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To: blam
Giants In Our Midst
8 posted on 09/02/2002 4:44:57 PM PDT by blam
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To: okie01
Hilltop in Illinois?
9 posted on 09/02/2002 4:45:41 PM PDT by Thebaddog
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To: blam
Didn't the indians avoid W. Virginia as it was populated with a different people?
10 posted on 09/02/2002 5:03:42 PM PDT by TheLurkerX
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To: TheLurkerX
Still is.
11 posted on 09/02/2002 5:10:20 PM PDT by Lessismore
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To: Lessismore
12 posted on 09/02/2002 5:17:51 PM PDT by TN4Liberty
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To: TheLurkerX
"Didn't the indians avoid W. Virginia as it was populated with a different people?"

I don't know. I was hoping someone with knowledge in this area would show up and supply some answers. I know very little about all this and am hoping to learn.

13 posted on 09/02/2002 5:19:22 PM PDT by blam
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To: TN4Liberty; TheLurkerX
You can always leave it to FReepers to instantaneously give the perfect (smart-@$%) answer to any question. ROFLOL.
14 posted on 09/02/2002 5:27:54 PM PDT by FreedomPoster
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To: blam
I have to wonder about the author of that site and whether he was using for "scripture" something taken from what he thought were the Akashic Records. Ha ha ha.

For example, it's a common misconception that the passage in Genesis (6:1-3) says that the offspring of "the sons of G-d" (whatever that means) and the "daughters of men" were giants. It doesn't say this. The passage remarks that there were giants in those days. It then says (v 3), referring back to verse 2, that in addition to there having been giants in those days, the offspring of the SOG and DOM became mighty men of reknown. It doesn't, however, say that the MMOR were giants. What the text actually says, though, is often the least concern of many.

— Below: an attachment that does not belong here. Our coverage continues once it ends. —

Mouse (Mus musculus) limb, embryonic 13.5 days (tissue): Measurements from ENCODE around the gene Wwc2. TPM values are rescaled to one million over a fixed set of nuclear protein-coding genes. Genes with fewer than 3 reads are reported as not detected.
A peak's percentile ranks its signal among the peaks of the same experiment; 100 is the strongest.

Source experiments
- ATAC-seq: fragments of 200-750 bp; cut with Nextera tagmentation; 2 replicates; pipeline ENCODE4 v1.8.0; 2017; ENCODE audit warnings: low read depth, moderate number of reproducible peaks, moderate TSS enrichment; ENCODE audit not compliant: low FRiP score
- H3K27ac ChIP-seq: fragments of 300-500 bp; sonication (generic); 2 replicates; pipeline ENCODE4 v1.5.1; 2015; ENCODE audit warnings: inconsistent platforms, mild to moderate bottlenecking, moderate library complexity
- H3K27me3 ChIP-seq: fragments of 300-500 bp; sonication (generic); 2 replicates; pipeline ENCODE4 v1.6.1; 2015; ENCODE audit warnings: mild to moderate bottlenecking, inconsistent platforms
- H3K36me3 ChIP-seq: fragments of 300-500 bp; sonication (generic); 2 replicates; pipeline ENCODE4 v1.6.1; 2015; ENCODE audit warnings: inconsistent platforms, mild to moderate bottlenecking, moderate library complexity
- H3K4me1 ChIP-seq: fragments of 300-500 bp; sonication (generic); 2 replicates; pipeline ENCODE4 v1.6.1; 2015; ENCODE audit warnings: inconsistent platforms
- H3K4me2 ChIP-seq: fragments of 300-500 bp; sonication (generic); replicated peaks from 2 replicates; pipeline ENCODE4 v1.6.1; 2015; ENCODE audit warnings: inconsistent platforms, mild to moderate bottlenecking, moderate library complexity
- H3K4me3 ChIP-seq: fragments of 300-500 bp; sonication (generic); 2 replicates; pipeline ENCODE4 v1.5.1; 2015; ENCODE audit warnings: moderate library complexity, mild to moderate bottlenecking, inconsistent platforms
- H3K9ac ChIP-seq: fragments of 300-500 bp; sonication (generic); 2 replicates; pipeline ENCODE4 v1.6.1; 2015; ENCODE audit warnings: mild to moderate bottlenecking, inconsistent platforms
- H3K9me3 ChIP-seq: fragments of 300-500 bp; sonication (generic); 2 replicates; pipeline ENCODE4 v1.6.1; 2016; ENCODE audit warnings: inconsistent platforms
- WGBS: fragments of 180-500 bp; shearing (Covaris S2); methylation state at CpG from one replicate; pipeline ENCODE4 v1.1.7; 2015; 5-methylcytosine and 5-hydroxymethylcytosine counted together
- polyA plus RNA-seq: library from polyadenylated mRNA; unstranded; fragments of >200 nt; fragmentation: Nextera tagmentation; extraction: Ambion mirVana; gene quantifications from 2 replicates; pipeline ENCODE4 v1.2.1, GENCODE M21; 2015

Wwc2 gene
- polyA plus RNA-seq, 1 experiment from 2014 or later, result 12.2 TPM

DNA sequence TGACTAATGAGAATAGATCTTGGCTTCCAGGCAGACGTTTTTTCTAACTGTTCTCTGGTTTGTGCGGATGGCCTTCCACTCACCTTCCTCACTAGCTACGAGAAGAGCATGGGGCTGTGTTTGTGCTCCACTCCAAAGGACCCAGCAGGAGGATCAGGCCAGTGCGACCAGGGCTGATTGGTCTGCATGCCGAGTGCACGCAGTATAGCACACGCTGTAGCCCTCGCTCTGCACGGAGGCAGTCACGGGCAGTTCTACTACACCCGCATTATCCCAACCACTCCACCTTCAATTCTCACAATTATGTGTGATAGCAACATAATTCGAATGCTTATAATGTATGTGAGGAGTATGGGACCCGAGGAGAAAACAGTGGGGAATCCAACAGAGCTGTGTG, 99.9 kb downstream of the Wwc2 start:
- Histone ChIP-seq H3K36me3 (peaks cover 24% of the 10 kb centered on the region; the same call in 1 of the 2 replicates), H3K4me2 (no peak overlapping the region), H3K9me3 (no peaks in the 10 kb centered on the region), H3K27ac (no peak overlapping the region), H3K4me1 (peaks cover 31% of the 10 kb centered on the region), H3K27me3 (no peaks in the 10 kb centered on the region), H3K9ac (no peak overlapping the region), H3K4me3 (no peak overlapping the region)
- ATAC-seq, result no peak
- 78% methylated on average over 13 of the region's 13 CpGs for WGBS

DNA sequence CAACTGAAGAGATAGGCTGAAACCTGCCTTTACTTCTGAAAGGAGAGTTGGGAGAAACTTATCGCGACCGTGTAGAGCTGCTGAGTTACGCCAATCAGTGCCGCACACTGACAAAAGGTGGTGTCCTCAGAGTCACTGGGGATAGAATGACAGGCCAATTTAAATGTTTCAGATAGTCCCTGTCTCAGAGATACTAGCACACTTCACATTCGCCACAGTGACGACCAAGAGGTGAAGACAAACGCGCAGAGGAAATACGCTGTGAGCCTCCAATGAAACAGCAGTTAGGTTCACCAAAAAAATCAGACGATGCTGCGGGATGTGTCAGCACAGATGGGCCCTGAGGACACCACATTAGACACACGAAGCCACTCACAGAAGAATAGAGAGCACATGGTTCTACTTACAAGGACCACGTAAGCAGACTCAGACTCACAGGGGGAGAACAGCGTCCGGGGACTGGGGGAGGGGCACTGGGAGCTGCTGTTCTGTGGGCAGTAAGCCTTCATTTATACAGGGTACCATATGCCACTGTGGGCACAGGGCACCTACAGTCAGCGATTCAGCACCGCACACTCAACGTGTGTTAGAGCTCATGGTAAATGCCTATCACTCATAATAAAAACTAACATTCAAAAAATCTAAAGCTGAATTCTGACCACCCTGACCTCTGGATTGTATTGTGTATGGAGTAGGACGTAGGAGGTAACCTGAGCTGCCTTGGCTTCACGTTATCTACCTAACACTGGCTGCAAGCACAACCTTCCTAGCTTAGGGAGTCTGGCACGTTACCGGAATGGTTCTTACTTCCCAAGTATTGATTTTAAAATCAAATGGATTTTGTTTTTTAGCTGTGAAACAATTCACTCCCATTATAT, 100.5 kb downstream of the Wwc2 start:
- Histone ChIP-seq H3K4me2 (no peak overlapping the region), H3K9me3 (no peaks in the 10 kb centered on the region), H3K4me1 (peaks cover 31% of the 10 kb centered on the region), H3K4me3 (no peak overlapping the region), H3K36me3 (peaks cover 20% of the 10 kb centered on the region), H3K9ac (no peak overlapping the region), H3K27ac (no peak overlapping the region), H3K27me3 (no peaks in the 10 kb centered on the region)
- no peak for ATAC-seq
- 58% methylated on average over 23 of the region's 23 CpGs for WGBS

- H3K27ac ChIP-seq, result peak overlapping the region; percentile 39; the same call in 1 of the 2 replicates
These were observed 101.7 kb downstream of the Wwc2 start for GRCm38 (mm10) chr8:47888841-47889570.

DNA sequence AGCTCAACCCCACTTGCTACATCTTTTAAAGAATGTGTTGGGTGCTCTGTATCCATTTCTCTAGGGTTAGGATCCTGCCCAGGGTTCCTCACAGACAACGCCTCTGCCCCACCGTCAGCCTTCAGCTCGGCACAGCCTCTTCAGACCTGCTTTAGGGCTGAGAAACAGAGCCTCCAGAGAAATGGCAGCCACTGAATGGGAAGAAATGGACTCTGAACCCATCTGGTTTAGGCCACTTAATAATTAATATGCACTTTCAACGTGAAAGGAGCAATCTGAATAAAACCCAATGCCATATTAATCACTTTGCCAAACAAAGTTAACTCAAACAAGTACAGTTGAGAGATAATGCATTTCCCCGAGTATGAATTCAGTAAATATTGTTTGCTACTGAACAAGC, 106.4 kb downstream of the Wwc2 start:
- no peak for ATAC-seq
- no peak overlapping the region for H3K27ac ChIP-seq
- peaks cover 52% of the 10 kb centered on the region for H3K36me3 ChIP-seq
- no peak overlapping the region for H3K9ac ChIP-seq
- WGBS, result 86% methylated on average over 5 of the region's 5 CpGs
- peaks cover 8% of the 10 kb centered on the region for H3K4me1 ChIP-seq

The biblical account then continues by saying that the offspring of the Sons of God and the daughters of men were "the giants who were in the earth in those days." So numerous did these giants become that they were a threat to the survival of the patriarchal race. Accordingly, the scripture tell us, God gave Enoch a magical or miraculous sword, called the "Sword of Methuselah," with which to slay them in a great purge. The race of giants then dwindled and finally became extinct, Goliath being the last of his race, slain by young David, future King of Israel, sometime prior to 1,000 B.C.